wage restraint


Also found in: Dictionary.

Wage Restraint

An agreement between an employee and an employer not to demand wage or salary increases. Wage restraint may occur when a company is facing losses or lower profits and needs to live within its means. The employee may receive concessions (such as better health insurance) in exchange for wage restraint.

wage restraint

see PRICES AND INCOMES POLICY.
References in periodicals archive ?
Its aim, from Labor's view, was to secure union cooperation on wage restraint, so that productivity growth did not drive up inflation and unemployment.
The province is asking public sector employees for wage restraint in tough economic times in order to reign back its huge unsustainable deficit.
Years of wage restraint helped the German economy shake off the financial crisis and euro zone debt crisis more easily than peers, and an office monitoring wage developments in Germany said the current rise should not remain a one-off.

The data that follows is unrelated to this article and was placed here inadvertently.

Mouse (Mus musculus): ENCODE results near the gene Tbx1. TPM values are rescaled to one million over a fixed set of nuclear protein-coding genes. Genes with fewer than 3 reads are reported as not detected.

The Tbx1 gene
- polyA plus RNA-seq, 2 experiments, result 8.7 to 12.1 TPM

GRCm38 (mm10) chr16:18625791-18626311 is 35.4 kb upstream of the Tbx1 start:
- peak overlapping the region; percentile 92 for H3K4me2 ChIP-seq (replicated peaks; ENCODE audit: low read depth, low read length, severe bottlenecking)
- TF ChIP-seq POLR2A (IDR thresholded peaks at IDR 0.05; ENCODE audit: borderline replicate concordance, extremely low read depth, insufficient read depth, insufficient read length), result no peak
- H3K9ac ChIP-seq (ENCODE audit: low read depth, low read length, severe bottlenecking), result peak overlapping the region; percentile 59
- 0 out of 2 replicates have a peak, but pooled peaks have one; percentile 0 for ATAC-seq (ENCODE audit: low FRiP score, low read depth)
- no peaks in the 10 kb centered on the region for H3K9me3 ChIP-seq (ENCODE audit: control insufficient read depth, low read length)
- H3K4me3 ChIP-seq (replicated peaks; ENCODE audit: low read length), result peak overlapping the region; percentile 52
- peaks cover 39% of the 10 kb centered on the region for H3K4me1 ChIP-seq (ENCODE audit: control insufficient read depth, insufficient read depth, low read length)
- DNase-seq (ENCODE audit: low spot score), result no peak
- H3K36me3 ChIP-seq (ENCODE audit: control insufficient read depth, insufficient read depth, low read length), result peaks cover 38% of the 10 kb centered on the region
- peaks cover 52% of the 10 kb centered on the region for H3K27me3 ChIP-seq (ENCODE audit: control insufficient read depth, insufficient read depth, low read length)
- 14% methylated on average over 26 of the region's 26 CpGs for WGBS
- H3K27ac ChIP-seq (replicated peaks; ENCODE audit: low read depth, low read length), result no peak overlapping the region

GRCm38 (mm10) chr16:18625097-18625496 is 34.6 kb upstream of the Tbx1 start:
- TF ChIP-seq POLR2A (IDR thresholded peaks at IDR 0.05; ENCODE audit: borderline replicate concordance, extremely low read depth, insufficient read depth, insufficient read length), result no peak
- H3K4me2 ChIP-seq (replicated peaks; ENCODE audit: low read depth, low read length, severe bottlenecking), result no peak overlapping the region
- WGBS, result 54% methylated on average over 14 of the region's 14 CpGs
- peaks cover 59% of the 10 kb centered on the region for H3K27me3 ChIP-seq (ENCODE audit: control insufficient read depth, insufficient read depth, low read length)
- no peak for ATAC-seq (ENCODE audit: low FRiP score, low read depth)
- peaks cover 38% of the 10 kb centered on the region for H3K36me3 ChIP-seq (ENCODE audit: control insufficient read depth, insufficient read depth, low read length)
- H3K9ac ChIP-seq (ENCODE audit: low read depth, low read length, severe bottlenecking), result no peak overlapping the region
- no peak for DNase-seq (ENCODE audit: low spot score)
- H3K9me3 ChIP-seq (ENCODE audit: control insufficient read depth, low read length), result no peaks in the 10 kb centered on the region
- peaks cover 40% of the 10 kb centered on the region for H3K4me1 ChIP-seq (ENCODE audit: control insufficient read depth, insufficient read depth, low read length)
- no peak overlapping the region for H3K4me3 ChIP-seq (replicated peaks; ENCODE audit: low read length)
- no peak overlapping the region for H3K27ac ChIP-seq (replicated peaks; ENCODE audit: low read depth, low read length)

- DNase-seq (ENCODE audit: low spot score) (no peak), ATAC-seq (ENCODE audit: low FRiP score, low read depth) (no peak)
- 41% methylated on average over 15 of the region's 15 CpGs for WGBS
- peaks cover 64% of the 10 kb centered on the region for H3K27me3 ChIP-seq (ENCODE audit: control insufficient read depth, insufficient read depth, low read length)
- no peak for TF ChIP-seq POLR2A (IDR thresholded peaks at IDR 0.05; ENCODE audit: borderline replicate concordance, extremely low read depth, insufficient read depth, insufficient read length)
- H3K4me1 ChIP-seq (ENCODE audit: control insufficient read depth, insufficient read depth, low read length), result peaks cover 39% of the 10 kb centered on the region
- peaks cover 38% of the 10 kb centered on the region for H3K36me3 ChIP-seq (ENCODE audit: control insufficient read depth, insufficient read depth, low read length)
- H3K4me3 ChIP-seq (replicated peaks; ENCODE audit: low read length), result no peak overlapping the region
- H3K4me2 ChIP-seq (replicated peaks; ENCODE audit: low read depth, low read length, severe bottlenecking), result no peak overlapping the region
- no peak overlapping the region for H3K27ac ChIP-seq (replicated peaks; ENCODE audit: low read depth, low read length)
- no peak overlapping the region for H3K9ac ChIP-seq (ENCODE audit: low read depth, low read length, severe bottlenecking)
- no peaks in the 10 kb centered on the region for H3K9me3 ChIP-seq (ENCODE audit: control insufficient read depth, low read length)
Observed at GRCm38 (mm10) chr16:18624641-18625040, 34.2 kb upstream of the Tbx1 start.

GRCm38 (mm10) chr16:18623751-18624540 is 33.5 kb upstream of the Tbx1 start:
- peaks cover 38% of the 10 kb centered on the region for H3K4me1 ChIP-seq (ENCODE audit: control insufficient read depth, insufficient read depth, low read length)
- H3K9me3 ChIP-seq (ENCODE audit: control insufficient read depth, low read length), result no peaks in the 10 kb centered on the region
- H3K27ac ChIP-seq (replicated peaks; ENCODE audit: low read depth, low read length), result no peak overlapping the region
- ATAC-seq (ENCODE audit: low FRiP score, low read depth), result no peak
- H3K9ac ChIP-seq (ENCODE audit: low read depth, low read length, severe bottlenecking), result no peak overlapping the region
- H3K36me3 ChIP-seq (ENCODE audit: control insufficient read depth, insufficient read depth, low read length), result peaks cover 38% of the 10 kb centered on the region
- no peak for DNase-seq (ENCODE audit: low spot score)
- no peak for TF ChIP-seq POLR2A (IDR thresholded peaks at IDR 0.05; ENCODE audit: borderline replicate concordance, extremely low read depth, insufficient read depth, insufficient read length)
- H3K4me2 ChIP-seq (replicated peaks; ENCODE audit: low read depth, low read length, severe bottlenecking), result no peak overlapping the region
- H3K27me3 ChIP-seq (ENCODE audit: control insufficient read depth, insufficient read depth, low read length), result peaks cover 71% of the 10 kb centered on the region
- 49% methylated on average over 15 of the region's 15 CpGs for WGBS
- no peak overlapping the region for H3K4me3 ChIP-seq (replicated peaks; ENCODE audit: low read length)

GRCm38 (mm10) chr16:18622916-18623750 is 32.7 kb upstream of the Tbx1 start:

There is scope for the Government to boost growth through higher spending on infrastructure projects, which would increase employment and demand within the economy and could be funded within existing budgets by imposing further public sector wage restraint or reforming property taxes, it said.
FREDDIE LJUNGBERG salutes the news that Arsenal are poised to unlock their years of wage restraint and splash the cash this summer.
4 percent yearly, far below productivity growth, causing employment creation to not follow due to wage restraint.
In tough economic times, wage rises across the economy should be modest to help prevent job losses, but those on the lowest incomes shouldn't have to bear the full brunt of wage restraint.
It was the way MPs had hidden their pay rises from the public, so that they could argue wage restraint by example.
And he called on employers to exercise wage restraint and resist calls for pay packets to match the rising cost of living.
The lowest budget deficit was reported in a number of years, triggered by actions to contain fuel subsidies, wage restraint and better cash management.
Most German economists would say the former, because they think that wage restraint is exactly what Germany needs to get its economy going again.
The first of these is wage restraint (especially in the public sector) with direct provisions for job creation.